You won’t believe what places faecal matter can raid. You probably are very particular and careful about washing hands after using the toilet but what do you do to germ-free your cell phone or even your toothbrush? Yes, E. coli could be budding in there and other places too where you get your hands on daily. Here are a few things you should be watching out for.
A London-based research found that there is a 16 percent chance that your cell phone has faecal matter on it; and you press that thing against your face! Disgusted enough? Read on. Researchers determined that 9 out of 10 cell phones carry some kind of germs that can cause diseases like influenza or MRSA, even if there is no E. coli on them. Wipe off your cell phone with an electronic-safe disinfectant wipe once a week to keep infections at bay.
Most people clean their toilet seats more often than they clean their grill. This isn’t such a healthy habit because your grill comes in contact with your food; the same food that you eat thinking of it to be healthy. A 2013 British study detected 1.7 million microbes on an averagely-used grill. You wouldn’t want those microbes to stick to your food and go inside your body to do nasty things in there. Scrub your grill grates with soap and scouring pad every time you use it. You can use a paperclip to clean out the gunk in the burners.
Don’t gape in disbelief; your laundry isn’t all that “clean” as you would like to think. Faeces stick to your underwear and as you throw them into the washing tumbler, you throw with them 500 million E. coli bacteria inside. So, your washed laundry actually is a breeding ground for that many germs. To actually clean your clothes, wash your whites first and sanitize your washing machine with chlorine bleach before tossing other clothes in and innerwear inside.
According to Philip Tierno Jr., Ph.D., director of microbiology and immunology at NYU's Langone Medical Center and the author of The Secret Life of Germs, every time you flush your toilet seat, it suspends aerosolized droplets over 20 feet. If your toothbrush comes in the way, imagine tiny drops of whatever you have flushed on it. Keep your toothbrush away from the toilet seat. A 2011 study published in the American Journal of Dentistry recommends running your toothbrush through the dishwasher to eliminate germs from it.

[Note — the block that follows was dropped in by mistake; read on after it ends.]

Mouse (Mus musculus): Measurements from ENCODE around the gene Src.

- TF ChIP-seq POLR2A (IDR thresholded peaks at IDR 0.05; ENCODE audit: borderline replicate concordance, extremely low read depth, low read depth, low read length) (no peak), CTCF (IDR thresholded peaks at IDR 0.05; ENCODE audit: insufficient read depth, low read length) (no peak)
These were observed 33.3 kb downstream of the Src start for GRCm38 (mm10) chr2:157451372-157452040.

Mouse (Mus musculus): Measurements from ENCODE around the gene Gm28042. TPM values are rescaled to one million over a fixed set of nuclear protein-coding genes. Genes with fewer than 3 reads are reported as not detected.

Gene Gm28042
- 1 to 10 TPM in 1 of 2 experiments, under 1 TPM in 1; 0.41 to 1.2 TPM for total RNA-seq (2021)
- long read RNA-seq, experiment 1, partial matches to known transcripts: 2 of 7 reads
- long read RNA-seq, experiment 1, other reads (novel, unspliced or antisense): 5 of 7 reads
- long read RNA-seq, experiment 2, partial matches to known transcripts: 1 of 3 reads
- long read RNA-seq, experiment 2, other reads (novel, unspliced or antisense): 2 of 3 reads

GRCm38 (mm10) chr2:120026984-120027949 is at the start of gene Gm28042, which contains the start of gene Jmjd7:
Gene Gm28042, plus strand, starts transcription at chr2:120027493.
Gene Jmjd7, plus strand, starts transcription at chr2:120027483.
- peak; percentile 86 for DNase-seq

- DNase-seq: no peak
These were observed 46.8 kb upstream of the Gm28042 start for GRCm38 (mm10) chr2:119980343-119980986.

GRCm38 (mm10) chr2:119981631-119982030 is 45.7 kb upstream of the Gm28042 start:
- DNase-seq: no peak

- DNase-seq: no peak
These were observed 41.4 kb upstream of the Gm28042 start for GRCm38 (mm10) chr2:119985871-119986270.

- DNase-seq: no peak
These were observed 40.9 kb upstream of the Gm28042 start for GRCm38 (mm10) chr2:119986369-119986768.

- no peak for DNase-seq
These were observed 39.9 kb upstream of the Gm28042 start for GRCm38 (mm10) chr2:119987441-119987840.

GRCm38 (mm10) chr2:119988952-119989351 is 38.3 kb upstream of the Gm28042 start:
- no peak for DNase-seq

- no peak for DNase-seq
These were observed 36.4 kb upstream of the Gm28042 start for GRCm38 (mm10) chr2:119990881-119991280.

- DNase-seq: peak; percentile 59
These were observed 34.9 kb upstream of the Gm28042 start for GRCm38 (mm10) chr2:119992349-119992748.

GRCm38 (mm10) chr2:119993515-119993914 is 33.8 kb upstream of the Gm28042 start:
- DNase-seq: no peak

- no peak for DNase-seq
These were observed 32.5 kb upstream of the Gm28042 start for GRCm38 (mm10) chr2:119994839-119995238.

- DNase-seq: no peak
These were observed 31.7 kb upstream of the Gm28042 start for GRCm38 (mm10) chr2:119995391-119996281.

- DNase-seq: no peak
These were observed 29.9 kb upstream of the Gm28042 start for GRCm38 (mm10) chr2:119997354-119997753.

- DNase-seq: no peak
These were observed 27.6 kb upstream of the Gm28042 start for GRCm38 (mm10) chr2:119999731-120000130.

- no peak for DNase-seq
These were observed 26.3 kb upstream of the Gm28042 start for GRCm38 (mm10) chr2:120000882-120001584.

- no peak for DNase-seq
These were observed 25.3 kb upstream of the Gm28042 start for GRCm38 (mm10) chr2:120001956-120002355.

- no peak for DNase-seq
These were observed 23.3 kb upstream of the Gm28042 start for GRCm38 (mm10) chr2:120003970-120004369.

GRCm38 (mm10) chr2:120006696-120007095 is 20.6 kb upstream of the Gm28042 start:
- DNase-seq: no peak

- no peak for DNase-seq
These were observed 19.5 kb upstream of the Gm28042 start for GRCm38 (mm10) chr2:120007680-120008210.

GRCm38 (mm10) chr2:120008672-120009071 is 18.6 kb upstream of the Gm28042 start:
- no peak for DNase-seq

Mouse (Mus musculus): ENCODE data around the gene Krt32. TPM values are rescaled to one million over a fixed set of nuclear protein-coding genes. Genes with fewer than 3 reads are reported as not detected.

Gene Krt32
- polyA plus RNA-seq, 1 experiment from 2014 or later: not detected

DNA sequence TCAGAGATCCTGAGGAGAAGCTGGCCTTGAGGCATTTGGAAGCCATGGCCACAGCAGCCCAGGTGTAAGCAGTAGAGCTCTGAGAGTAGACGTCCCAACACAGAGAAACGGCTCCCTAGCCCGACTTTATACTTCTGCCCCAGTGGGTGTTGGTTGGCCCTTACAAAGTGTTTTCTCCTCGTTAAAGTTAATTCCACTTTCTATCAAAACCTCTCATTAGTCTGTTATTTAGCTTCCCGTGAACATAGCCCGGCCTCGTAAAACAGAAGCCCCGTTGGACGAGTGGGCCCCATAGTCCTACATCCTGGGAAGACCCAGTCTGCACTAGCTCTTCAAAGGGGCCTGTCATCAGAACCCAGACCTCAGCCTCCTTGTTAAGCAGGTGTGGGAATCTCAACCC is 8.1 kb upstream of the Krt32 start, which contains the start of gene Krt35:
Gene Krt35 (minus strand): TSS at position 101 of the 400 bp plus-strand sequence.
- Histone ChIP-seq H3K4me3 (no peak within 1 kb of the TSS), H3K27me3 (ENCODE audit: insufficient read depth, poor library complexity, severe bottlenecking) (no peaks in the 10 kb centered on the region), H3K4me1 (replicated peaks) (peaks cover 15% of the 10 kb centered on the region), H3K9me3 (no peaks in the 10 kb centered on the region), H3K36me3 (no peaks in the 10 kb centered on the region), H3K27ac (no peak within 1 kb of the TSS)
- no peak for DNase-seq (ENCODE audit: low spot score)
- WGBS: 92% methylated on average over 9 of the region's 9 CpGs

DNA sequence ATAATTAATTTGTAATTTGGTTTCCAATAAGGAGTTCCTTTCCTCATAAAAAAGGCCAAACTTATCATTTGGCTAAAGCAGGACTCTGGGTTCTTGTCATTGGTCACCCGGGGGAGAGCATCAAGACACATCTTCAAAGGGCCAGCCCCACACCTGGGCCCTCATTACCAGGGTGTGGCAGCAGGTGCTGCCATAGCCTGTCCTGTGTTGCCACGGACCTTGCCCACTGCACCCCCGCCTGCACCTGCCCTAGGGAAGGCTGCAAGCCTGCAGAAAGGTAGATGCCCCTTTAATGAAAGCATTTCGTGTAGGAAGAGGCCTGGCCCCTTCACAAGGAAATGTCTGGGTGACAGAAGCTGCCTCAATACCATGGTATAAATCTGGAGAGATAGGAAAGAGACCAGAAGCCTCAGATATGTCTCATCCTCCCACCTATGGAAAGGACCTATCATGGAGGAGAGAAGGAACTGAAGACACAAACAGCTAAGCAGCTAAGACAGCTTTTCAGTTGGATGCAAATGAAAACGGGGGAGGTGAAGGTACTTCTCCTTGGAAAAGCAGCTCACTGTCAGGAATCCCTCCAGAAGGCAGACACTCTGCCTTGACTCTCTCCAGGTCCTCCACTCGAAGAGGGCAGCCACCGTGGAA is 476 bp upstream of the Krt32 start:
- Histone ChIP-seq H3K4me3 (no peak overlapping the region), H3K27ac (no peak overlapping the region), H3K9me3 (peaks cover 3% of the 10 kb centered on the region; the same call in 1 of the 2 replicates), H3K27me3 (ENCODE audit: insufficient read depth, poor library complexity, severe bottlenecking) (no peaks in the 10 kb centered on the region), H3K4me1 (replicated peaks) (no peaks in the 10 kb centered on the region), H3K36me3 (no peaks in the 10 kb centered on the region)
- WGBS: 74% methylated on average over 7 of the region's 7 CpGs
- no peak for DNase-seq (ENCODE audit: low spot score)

The dirtiest thing in your kitchen is your cleaning sponge. What irony! Because it comes in contact with bacteria while cleaning and is often left damp, it is a favourable breeding ground for infections. A Simmons College study shows your kitchen sponge to have a one in three chance of having a staph; and the real surprise is: your toilet seat actually has half this contamination rate. Every square inch of your kitchen sponge could be harvesting 10 million bacteria, according to research from the University of Arizona. And that makes it 200, 000 times filthier than your toilet seat.
Findings of a new study from the University of Toronto could give you dreads about pushing that elevator button: it could be parenting more buttons than your toilet seat. In fact, another large from Saudi Arabia detected 97 percent of elevator buttons in offices and residential buildings to be fouled. Every one in 10 buttons had germs responsible for causing food poisoning or sinus infections. Every time you use an elevator button, apply an alcohol-based sanitizer to kill the germ you picked.
And I am worried as I type this post on my keyboard! Your keyboard could be mounting 5 times more germs than your toilet seat, according to a London study. 93 percent keyboards were found to be contaminated by the large Saudi Arabian study and every 1 in 5 of them harboured food poisoning and sinus infection causing germs. Just like your cell phone, wipe your keyboard with an electronic safe disinfectant wipe and along with it, your mouse, desk, and monitor.
ATM just doesn’t give you hard cash, it can dispense cold too. Okay not literally, but University of Arizona researchers have found that each button on the ATM machine has about 1200 germs, the likes of cold and flu viruses and E. coli. Remember what we told you to do after touching elevator buttons? Yes, using an alcohol-based hand sanitizer. That’s the to-do here too.
Let’s talk simple facts. A refillable soap dispenser is contaminated and pumps out millions of bacteria (says a 2011 study by University of Arizona). A hot air dryer blows out at least 45 percent more bacteria that you had before using it (says a study in the Journal of Applied Microbiology). Imagine what amount of germs must be thriving in your loofa that you always leave damp in the bathroom. The least you can do to save yourself is to look for soap dispensers that have bags in them, when using a public toilet. Instead of blow-drying your hands, wipe them off with paper towels.
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